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Overcoming Diabetes Stigmas and Stereotypes

  Every day, all around the world, people with diabetes feel outcast, different and alone. We can experience a deteriorating self-esteem based on our experience or perception of the way we are treated because we have diabetes. The way society treats people with diabetes may prevent us from actively practicing good diabetes self-management in our attempt to keep our diabetes a secret from friends, family, and the general public. The way our culture views diabetes is our unfortunate reality. The number of people with diabetes is expected to rise to 522 million in the next ten years. It is time we look at...

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Managing Diabetes Complications: Heart Disease

Diabetes increases the risk of heart disease and stroke. Heart or blood-vessel disease accounts for about 75% of all deaths for people with diabetes.1 High blood glucose levels can damage blood vessels, leading to cardiovascular complications, such as high blood pressure, high cholesterol and hardening of the arteries. In addition to risk factors you cannot control—such as heredity, age and gender—you can be at greater risk of heart problems from the following: High levels of blood fats, such as cholesterol and triglycerides High blood pressure Smoking Lack of...

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Managing Diabetes Complications: Kidney Disease

Kidneys filter your blood through millions of blood vessels and then dispose of body waste in your urine. Diabetes can damage these small blood vessels, making it hard for the kidneys to filter your waste. As a result, diabetes is the leading cause of kidney failure. About 30% of people with type 1 diabetes and 10%–40% of those with type 2 diabetes will eventually have kidney disease, or nephropathy.1 Smoking, uncontrolled blood glucose, or high blood pressure, may increase your risk of kidney disease. Having a family member with kidney disease also increases the risk of developing kidney disease....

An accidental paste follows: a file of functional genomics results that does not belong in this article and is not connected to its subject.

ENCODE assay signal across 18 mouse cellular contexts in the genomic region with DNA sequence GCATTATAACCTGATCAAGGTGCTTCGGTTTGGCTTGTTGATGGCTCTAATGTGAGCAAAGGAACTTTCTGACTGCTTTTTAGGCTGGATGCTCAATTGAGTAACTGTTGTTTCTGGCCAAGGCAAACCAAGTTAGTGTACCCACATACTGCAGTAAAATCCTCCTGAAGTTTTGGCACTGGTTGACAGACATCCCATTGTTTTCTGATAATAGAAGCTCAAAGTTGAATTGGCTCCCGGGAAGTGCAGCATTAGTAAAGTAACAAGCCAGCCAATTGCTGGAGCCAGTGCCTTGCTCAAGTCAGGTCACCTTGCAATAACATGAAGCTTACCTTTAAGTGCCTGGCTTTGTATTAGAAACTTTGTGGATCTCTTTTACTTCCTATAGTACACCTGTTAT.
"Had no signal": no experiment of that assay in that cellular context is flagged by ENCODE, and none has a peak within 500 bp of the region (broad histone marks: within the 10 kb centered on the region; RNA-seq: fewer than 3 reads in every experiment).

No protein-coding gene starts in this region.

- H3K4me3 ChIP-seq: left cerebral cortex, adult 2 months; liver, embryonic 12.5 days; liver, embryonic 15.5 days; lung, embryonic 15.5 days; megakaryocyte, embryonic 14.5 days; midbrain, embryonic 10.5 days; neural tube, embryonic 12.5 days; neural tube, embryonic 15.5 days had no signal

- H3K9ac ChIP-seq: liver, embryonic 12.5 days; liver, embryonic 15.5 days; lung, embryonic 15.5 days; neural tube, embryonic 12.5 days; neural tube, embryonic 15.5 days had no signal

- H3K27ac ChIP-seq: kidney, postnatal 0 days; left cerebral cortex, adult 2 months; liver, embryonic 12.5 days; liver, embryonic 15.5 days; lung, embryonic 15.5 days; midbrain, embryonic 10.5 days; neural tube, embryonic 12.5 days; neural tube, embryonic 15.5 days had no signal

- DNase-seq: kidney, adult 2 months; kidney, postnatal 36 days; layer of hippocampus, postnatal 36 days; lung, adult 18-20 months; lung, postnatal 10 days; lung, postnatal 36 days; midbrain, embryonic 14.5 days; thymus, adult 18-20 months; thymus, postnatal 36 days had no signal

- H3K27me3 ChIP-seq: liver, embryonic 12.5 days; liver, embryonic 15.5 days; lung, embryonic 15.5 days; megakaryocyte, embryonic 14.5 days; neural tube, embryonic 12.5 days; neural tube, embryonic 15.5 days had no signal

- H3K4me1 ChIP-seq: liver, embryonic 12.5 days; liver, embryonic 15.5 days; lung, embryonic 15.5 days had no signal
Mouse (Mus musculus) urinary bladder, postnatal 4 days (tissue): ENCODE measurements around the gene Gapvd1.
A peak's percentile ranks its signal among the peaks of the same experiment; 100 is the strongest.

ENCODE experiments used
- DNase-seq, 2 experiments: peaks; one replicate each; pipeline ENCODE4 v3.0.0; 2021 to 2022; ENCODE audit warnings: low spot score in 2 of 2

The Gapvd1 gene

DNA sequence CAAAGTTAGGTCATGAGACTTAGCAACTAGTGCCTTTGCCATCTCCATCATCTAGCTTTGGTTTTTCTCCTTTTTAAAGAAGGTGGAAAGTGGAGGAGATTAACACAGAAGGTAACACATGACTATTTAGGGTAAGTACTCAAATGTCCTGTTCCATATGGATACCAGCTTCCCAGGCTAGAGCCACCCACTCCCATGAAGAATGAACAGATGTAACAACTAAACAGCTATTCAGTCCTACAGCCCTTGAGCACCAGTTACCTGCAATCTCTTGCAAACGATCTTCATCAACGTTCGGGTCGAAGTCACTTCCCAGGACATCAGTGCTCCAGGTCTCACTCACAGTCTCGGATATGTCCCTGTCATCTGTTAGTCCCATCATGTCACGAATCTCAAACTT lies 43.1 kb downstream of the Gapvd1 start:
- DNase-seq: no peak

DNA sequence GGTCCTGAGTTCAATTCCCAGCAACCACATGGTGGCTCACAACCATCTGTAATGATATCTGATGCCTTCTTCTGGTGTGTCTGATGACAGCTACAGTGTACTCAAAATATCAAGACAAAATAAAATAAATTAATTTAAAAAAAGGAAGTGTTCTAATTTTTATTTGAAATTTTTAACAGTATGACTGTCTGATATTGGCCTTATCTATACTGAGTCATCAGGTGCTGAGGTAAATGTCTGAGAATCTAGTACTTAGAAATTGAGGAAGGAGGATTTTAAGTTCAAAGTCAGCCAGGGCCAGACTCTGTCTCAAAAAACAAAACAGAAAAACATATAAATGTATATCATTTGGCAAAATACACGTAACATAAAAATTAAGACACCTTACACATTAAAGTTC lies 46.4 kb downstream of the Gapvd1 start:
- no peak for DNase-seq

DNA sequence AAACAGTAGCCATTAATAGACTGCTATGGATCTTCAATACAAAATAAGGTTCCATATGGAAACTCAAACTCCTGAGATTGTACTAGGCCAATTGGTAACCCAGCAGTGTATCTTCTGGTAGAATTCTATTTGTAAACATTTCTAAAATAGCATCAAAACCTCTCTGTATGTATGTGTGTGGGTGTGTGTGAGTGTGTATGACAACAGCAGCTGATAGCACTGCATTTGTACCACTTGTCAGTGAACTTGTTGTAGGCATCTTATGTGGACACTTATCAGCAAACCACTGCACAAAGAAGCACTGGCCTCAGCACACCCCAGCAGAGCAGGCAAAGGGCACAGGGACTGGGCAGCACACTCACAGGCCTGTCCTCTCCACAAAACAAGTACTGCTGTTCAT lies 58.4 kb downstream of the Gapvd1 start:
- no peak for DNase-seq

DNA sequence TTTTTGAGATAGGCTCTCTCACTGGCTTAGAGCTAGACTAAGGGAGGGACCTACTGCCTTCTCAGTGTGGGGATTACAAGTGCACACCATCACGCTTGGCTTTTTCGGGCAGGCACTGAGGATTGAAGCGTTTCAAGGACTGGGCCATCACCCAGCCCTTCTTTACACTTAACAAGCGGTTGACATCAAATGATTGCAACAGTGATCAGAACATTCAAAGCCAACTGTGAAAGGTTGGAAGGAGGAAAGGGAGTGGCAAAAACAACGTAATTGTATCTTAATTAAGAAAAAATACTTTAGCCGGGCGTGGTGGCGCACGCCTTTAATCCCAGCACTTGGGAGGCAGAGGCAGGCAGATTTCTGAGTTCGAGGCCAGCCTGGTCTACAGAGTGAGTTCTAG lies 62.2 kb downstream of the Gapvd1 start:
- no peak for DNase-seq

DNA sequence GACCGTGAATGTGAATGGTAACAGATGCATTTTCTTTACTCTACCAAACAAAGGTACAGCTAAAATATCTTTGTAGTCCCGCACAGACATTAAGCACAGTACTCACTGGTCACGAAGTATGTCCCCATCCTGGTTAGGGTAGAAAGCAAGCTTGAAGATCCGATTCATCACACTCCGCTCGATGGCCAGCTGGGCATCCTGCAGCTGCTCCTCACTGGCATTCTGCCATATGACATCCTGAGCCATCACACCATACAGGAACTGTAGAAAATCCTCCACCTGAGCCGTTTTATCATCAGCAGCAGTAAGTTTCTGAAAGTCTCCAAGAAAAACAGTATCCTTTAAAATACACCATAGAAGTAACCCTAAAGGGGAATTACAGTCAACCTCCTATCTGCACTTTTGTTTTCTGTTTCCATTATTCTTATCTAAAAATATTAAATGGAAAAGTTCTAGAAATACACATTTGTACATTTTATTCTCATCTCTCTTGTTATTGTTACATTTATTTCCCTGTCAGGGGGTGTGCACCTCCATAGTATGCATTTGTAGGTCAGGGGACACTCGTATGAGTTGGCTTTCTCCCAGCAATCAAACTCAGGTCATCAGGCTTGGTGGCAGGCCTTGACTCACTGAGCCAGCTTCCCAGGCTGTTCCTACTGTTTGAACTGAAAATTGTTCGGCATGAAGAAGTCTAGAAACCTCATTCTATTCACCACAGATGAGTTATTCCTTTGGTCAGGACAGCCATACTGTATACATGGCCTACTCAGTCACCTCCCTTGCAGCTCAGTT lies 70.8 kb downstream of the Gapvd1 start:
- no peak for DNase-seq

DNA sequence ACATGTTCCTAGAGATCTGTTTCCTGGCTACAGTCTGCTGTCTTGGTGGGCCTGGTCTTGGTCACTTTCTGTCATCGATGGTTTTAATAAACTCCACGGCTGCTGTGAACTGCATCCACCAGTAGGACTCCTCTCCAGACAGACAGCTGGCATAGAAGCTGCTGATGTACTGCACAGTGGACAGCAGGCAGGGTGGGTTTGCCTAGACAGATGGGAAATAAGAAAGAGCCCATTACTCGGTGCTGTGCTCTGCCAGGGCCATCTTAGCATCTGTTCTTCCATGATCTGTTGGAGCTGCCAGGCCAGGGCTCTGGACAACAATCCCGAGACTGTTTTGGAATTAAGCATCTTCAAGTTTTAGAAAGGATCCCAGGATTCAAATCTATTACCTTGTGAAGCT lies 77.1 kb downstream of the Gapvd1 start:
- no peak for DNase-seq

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Managing Diabetes Complications: Diabetes and Sexual Health

Diabetes can lead to difficulty with sexual performance for men and women. Issues Affecting Men Diabetes may cause nerve and artery damage, disrupting the blood flow needed for an erection. Men who have diabetes are 3 times more likely to experience this condition, known as erectile dysfunction or impotence.1 Experiencing erectile dysfunction is common and can be treated. A few factors that may increase the possibility of your experiencing impotence: Poorly controlled blood glucose High cholesterol High blood pressure Smoking Drinking...

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Managing Diabetes Complications: Nerve and Pain Damage

High blood glucose may damage the insulation of nerve cells and nerves may stop sending signals through the body the way they should. This is called neuropathy. Many people know that nerve damage can affect their hands and feet—that is why your healthcare professional should check the sensation in your feet at every visit. But nerve damage can affect every organ in the body—from your digestive tract to your bladder and sexual organs. Nerve damage can also affect your ability to feel the symptoms of low blood glucose.1 Who Is at Risk for Diabetic Neuropathy? About 60%–70% of people with diabetes...